God has searched me. He knows my thoughts before they even take form in my mind. He knows my words before they travel from my mouth to someone else’s ears and yet he still loves me. When I think of the majority of my thoughts, words, and actions, I’m sad to say that they’re probably not something I’d go running to God with to display proudly before Him. My prayer of repentance at the end of most days makes me want to hide from God, knowing I have failed over and over – but He doesn’t want me to run and hide. He wants me to come to Him, not like a scared child afraid of a beating, but like a child who is confident of their Father’s love. I can be confident that He will never leave me, never forsake me, never make fun of me, and never use my weaknesses against me. I can be confident of His patience, His kindness, His goodness. God’s love already knows us fully, so there is no reason to hide. This only closes our hearts off to the love He has freely given us and wants us to know. Hiding from God only ruins the greatest experience on this side of Heaven – which is knowing that God welcomes you with an unconditional, fierce embrace. His love ushered the world into existence, so it has the power to usher our broken, insecure hearts close to His.

Romans 8:38-39 is one of the most comforting verses for a heart prone to doubt and insecurity. Paul says, “For I am sure that neither death nor life, nor angels nor rulers, nor things present nor things to come, nor powers, nor height nor depth, nor anything else in all creation, will be able to separate us from the love of God in Christ Jesus our Lord.” Nothing of the physical or spiritual world can ever separate us from the love of God. Our sin or shame can make us blind to God’s love, but that doesn’t mean it’s not there. Living blind to God’s love not only limits the goodness we can experience in our lifetime, but it actually denies the very nature of our God. Nothing can separate you from the love of God when you know Jesus as your Savior, and He only wants you to know Him deeper as life goes on.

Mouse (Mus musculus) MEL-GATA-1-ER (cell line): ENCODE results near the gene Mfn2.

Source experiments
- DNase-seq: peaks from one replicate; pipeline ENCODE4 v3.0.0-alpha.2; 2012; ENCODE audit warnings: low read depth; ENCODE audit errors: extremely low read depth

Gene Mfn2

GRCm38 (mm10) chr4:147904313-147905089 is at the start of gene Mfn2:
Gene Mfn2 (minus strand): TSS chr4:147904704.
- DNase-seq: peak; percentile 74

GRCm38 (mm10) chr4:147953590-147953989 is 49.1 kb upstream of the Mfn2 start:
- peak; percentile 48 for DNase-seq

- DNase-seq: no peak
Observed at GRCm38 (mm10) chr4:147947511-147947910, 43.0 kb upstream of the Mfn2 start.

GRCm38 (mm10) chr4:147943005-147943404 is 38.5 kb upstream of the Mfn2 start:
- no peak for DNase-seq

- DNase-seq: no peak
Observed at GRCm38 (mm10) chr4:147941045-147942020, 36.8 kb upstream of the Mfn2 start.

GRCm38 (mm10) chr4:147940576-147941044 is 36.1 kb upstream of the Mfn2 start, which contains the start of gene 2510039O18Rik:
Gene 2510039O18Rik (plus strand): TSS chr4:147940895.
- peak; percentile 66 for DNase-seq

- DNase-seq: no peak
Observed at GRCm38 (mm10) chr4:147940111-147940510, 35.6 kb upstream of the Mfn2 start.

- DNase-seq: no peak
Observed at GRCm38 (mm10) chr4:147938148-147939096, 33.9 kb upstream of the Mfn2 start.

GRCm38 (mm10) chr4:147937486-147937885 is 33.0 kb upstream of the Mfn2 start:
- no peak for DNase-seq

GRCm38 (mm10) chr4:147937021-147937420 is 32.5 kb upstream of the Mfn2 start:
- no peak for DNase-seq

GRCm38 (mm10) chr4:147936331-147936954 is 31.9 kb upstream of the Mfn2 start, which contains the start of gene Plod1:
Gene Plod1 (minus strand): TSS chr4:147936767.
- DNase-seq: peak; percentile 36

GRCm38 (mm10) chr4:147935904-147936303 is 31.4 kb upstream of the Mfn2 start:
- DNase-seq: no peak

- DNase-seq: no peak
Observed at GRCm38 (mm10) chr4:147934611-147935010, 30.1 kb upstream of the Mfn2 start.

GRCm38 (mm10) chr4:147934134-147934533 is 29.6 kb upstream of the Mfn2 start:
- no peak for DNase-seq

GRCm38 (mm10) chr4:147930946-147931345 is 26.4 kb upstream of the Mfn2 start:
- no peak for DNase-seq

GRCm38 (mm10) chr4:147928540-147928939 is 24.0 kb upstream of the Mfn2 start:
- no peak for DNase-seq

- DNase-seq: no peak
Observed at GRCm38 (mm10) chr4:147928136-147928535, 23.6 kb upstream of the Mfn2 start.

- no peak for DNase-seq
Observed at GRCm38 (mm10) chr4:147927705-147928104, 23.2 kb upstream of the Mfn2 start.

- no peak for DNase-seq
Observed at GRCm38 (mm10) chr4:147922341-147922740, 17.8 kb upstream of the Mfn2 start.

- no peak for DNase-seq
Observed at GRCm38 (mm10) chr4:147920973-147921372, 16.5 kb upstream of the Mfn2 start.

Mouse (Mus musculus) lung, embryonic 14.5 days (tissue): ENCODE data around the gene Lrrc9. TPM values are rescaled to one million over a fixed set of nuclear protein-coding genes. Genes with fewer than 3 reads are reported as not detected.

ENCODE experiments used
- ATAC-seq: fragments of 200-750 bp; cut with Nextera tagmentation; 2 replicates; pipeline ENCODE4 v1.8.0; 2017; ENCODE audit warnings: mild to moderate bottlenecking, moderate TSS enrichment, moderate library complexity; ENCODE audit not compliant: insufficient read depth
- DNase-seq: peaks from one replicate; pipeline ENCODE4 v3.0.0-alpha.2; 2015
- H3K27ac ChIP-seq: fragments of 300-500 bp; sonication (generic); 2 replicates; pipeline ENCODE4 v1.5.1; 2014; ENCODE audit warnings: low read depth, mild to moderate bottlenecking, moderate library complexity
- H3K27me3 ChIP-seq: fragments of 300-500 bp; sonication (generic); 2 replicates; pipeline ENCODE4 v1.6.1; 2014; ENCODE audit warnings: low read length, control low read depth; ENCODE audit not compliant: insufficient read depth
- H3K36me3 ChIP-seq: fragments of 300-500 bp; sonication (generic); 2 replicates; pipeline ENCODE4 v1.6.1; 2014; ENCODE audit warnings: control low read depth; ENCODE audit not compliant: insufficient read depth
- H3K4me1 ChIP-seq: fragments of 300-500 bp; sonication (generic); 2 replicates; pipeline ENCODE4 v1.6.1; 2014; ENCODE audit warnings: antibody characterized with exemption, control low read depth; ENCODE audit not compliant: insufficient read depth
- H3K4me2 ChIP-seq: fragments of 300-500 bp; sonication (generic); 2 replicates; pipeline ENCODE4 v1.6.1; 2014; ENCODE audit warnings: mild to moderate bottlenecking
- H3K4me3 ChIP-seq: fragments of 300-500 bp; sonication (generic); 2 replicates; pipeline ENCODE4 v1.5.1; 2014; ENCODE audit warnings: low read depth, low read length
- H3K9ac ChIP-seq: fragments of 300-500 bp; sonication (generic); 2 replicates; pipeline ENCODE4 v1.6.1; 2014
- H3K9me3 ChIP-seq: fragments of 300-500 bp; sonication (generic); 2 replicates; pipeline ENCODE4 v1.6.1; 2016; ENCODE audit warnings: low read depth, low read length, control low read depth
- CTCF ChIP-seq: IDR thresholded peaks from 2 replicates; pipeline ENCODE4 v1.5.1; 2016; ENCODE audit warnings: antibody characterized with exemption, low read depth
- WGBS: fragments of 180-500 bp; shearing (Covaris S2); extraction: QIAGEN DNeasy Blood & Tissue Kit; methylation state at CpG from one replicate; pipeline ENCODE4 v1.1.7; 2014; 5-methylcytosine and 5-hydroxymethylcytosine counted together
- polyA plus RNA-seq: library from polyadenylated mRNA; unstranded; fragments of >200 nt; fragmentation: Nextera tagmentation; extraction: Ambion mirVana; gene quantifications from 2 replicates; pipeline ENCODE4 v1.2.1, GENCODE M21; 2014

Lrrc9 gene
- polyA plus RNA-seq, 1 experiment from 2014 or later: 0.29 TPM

Why would we turn down the opportunity to know a limitless love that knows us fully and will never let us go? Our lives are not exempt from hardship and tragedy (John 16:33). Knowing God’s love does not mean experiencing a life apart from hardship. Knowing God’s love means knowing hope within and beyond hardship. He invites us to know the breadth, width, and height of His love. Letting ourselves get in the way of that only limits the most authentic joy we have the chance of knowing in this life. God’s love brings courage to shattered hearts. God’s love brings eternal depth to difficult circumstances. God’s love brings light to the darkness, meaning to our struggles, and fullness to our limitations. While we can never fully comprehend the love of God, we can be confident that it is true. One day we will know His limitless love fully and it will sweep us under the current with a force like nothing we’ve known before.

Take some time this week to reflect on God’s wondrous love. Journal through the following questions or find a friend or mentor to discuss them with.
1. What circumstances or relationships in your life have shaped how you view love?
2. What does God’s word say about His love?
3. How can you show God’s love to someone in your life this week?

If you’ve never experienced the love of God before, or you have questions about who He is check out our “What Does It Mean to be a Christian?” page.


The ESV Bible. Crossway, 2001,